Nemera set foot in the inhalation space with Diskus for GlaxoSmithKline in 1998. Today, the form and purple colour of Diskus, among others in the range, are a reference and a mark of trust across the world. This first success then snowballed into other collaborations with blockbusters in the pharma industry and generic players that specialise in inhalation (Figure 1).

Figure 1: A Nemera production line.

More than 1,500 people are dedicated to industrialisation and manufacturing at Nemera to make sure the company responds to small- and large-scale manufacturing needs of customers with precision. Thanks to its robust manufacturing capabilities, coupled with outstanding quality, it has manufactured over a billion inhalers to date. Approximately 20 million patients rely on inhalers manufactured by Nemera every day.4 Numbers say a lot but they don’t tell the whole story.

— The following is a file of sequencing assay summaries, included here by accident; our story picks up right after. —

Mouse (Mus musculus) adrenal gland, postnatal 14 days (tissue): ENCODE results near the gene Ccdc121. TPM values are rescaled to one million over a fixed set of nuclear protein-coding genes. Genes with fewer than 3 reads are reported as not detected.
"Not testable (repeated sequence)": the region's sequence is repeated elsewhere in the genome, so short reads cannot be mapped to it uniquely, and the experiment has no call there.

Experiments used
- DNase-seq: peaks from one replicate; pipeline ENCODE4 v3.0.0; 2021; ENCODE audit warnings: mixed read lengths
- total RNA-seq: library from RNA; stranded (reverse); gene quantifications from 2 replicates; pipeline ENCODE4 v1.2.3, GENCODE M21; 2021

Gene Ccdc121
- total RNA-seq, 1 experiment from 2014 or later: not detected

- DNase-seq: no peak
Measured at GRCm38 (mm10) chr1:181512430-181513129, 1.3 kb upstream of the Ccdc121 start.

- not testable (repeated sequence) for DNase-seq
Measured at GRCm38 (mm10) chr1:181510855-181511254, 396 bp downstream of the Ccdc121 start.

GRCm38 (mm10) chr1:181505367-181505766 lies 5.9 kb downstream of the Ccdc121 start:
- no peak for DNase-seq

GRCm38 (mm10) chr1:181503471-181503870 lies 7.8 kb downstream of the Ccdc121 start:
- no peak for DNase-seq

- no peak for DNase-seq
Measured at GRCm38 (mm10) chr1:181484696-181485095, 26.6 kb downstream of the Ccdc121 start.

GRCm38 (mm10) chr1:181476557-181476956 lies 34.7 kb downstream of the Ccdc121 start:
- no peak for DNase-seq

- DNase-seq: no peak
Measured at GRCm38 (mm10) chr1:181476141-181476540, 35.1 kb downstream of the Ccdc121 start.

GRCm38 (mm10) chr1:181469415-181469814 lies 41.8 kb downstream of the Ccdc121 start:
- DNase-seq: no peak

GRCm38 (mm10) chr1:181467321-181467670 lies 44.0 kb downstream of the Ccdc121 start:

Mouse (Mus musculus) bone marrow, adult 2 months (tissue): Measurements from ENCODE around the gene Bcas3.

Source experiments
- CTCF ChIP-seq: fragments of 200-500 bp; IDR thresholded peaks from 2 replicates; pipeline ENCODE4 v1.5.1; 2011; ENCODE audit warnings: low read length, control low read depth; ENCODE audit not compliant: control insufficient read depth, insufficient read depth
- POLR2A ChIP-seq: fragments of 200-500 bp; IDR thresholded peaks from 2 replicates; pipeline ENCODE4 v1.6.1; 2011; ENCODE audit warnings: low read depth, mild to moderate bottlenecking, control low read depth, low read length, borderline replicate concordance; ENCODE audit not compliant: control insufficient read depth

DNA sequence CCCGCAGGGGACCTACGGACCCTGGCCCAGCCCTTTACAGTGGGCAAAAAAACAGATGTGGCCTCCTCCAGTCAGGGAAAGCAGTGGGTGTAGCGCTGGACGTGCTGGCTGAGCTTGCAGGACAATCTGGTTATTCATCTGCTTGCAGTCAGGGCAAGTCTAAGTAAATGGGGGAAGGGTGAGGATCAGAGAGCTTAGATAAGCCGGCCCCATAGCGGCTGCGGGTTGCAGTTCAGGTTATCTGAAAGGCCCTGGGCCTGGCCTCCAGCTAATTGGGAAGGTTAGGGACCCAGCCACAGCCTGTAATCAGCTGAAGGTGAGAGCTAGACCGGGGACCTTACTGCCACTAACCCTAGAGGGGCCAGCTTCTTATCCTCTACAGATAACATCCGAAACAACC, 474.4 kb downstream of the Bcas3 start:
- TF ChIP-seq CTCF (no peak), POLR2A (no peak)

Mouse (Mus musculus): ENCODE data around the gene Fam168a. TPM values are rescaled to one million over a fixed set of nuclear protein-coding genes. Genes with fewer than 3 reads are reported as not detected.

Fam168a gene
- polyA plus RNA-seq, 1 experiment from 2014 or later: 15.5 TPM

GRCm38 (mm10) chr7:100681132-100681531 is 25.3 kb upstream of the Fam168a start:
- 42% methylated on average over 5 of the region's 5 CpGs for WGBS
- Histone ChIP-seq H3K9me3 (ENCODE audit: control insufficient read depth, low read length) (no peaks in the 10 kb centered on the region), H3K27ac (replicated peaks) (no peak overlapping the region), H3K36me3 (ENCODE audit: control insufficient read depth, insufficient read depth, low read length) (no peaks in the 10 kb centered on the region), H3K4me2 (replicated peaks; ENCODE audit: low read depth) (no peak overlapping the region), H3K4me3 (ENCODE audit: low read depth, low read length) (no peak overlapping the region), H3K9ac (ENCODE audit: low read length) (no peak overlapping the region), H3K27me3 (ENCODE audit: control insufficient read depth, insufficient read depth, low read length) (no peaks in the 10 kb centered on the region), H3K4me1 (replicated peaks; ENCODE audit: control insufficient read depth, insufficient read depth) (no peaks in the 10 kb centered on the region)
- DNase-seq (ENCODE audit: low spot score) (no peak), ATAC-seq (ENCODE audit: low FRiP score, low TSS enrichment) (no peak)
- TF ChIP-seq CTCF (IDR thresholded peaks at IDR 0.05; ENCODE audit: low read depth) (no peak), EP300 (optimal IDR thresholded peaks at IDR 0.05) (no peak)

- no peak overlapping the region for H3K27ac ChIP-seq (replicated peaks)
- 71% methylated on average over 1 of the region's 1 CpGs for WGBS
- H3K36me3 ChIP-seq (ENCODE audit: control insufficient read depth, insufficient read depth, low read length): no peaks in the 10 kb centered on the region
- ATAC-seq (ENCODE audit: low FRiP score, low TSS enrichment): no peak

Nemera’s people are driven by the aim of putting patients first. The end user of its products is a person who has trouble breathing or undertaking simple daily chores. The fact that its devices help these people motivates employees to learn and improve constantly. Nemera has significantly developed its injection, moulding and assembly capabilities over the last few years to improve speed and on-line control. It has added electronic devices to its portfolio and shares best practices within its different franchises. For example, it is exploring how human factor studies and user-design experiences in its parenteral franchise can be applied within its inhalation franchise.

“Nemera is part of the Cupido project, which aims to tackle cardiovascular disease by developing inhalable nanoparticles that can deliver a therapy directly to the diseased heart.”